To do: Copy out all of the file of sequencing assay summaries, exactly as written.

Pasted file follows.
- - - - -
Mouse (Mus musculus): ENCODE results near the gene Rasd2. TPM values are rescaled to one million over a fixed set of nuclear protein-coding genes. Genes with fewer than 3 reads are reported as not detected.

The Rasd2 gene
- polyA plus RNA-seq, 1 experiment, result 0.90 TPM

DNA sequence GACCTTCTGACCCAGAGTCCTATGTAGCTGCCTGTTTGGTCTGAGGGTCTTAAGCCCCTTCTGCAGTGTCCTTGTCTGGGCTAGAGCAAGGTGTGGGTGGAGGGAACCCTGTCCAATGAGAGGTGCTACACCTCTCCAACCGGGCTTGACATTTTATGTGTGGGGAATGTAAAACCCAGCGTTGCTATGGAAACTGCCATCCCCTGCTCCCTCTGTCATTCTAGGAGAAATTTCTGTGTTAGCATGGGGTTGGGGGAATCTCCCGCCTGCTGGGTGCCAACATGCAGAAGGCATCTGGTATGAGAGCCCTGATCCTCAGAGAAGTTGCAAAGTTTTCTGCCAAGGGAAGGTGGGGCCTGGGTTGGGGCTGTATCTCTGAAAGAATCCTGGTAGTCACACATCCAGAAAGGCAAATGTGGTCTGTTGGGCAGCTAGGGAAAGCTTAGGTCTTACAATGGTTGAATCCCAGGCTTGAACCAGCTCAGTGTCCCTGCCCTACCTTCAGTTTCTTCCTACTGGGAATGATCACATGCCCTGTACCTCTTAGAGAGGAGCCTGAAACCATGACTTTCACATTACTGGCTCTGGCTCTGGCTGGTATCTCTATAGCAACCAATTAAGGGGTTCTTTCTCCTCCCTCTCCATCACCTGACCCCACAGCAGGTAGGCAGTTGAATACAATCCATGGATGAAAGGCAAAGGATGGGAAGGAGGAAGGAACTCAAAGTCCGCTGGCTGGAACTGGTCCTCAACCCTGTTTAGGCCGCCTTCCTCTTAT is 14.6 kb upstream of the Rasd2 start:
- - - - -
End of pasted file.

Mouse (Mus musculus): ENCODE results near the gene Rasd2. TPM values are rescaled to one million over a fixed set of nuclear protein-coding genes. Genes with fewer than 3 reads are reported as not detected.

The Rasd2 gene
- polyA plus RNA-seq, 1 experiment, result 0.90 TPM

DNA sequence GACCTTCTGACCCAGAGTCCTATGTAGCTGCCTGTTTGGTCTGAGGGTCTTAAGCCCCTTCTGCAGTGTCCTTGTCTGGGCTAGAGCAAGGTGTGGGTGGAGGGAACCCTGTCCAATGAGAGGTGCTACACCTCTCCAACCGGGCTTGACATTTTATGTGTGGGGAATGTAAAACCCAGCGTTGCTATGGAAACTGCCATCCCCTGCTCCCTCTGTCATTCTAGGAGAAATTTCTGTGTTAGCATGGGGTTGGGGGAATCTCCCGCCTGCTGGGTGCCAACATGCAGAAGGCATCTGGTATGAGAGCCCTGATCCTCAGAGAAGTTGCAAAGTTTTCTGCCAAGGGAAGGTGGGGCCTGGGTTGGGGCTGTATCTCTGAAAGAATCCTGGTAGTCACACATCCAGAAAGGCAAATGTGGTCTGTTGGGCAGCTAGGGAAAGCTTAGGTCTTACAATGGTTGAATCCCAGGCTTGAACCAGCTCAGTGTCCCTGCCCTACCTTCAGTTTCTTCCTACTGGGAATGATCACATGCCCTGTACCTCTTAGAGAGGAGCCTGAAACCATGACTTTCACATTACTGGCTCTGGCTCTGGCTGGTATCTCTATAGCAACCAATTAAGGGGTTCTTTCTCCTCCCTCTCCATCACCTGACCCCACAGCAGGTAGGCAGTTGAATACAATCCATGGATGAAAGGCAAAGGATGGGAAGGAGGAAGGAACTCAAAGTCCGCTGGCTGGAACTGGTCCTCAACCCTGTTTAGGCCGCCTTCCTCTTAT is 14.6 kb upstream of the Rasd2 start: